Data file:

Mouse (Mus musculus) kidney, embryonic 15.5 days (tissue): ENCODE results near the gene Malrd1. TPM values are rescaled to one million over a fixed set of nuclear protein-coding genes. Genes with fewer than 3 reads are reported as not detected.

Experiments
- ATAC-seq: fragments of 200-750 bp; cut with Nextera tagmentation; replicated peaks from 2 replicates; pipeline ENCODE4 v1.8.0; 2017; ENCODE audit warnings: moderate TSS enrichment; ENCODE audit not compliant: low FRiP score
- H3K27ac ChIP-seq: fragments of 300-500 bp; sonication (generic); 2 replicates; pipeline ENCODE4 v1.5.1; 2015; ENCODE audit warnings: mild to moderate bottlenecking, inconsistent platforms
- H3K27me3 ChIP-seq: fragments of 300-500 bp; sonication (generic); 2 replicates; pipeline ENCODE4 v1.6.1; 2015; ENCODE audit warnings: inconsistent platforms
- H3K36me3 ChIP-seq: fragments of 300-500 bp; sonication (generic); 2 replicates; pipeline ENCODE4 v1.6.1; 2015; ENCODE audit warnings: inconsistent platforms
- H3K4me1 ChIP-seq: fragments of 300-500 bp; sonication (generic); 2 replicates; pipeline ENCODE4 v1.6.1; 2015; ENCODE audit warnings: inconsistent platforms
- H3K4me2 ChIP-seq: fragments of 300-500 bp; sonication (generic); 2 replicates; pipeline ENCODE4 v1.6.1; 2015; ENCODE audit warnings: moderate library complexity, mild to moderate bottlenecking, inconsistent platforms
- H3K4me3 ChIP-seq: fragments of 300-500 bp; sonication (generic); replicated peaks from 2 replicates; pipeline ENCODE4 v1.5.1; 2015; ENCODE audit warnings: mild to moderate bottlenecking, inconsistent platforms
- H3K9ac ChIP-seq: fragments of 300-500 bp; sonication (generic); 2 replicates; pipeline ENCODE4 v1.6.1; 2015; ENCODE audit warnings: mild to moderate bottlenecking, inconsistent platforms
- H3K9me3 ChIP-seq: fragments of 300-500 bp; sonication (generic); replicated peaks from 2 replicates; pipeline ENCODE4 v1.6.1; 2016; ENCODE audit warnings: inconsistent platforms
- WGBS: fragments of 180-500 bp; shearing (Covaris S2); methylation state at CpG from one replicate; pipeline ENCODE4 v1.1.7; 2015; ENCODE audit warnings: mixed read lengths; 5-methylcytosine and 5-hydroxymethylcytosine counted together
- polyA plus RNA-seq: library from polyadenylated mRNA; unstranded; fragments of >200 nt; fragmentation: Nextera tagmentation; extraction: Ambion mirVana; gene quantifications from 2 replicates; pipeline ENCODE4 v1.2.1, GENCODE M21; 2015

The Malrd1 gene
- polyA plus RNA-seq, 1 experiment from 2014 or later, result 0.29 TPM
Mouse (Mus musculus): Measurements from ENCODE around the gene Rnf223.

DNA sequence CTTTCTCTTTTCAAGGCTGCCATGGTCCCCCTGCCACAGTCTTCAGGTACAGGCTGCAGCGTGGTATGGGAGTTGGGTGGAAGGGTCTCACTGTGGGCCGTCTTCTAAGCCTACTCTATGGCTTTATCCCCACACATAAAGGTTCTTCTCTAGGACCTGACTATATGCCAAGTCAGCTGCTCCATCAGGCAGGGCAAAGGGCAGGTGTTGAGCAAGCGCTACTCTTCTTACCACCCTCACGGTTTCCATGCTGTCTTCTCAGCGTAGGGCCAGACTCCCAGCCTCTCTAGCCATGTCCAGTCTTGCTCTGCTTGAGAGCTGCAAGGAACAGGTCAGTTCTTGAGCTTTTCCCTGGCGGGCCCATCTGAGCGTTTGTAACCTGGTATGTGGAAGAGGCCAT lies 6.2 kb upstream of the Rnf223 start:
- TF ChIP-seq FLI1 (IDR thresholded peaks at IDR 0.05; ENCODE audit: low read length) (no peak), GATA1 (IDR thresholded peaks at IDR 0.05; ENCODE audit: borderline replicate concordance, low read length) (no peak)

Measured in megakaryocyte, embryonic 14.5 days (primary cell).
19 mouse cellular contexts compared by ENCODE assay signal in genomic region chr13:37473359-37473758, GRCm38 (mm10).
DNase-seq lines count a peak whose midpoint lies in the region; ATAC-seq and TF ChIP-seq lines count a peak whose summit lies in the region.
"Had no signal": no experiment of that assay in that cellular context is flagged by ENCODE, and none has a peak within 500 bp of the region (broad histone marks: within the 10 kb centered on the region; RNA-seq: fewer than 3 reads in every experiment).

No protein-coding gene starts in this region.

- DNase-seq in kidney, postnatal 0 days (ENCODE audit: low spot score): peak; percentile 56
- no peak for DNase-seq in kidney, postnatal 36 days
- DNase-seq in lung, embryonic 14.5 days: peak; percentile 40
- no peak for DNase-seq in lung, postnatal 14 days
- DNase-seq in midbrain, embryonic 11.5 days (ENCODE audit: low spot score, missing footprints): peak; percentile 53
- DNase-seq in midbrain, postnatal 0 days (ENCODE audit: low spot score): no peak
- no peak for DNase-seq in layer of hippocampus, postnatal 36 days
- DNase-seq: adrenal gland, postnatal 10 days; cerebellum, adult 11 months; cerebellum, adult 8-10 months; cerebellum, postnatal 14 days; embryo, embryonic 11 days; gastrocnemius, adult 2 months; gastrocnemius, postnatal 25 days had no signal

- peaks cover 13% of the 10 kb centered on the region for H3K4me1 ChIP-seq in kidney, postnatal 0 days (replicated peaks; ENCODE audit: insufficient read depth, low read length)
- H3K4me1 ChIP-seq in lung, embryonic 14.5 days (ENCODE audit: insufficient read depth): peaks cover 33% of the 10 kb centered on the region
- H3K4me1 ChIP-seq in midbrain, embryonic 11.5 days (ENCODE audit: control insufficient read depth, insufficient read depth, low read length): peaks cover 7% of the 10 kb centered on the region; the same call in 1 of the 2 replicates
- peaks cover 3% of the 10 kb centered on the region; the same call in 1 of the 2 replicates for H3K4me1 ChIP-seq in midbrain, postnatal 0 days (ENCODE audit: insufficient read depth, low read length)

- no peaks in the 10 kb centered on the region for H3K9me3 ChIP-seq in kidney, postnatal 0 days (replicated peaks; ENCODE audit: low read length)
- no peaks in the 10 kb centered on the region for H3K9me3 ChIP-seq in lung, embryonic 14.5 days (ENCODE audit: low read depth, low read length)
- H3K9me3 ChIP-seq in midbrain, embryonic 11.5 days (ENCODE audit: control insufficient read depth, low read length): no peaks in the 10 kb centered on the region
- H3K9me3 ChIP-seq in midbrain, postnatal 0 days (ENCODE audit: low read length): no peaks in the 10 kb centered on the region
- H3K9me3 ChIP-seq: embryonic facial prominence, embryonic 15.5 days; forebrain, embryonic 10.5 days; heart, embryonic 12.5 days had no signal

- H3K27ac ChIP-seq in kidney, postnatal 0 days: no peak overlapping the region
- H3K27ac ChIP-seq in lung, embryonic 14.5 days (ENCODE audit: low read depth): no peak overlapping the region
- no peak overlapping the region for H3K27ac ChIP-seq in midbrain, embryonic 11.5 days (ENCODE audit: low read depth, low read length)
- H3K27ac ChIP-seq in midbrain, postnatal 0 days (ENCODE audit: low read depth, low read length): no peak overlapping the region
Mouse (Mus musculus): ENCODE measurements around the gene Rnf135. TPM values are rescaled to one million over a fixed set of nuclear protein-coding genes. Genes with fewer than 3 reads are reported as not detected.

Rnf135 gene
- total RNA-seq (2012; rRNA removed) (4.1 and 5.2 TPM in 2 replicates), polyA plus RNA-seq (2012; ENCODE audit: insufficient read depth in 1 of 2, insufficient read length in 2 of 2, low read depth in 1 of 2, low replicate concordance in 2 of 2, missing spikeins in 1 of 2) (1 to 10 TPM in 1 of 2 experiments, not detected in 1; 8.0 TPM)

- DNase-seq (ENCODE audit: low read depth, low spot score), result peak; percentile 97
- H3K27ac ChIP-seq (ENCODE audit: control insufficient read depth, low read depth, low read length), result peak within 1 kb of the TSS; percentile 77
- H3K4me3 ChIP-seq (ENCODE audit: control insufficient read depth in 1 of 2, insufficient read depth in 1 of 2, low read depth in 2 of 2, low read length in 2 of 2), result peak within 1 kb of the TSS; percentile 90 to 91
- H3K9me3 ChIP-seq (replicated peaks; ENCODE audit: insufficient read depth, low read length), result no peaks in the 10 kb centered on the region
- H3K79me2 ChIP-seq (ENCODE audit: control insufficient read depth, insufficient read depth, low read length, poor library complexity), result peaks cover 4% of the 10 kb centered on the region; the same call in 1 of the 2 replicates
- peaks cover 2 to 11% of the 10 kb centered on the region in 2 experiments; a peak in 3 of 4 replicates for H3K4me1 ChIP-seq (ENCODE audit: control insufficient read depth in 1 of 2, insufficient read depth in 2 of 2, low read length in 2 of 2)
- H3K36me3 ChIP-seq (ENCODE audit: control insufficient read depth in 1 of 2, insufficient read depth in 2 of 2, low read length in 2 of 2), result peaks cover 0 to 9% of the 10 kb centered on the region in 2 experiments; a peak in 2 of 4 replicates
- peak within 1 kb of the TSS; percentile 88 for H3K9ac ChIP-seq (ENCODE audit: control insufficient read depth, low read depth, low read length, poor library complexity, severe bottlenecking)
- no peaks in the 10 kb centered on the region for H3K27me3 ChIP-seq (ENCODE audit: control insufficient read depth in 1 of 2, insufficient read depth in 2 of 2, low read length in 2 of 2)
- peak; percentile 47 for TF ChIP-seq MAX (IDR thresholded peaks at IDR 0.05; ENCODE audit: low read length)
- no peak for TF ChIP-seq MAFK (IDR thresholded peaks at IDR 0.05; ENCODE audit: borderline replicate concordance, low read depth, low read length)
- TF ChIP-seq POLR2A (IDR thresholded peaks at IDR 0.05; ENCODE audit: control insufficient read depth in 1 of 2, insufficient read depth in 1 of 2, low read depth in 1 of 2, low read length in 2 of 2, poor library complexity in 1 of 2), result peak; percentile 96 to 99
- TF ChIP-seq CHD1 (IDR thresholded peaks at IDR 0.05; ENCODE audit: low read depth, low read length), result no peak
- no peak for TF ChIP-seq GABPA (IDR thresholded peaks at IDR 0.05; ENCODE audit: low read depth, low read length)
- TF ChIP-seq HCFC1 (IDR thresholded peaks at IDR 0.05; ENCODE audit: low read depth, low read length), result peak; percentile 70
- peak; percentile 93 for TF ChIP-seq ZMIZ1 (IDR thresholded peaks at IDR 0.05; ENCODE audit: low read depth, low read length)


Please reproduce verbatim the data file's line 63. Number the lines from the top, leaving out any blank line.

- peak; percentile 93 for TF ChIP-seq ZMIZ1 (IDR thresholded peaks at IDR 0.05; ENCODE audit: low read depth, low read length)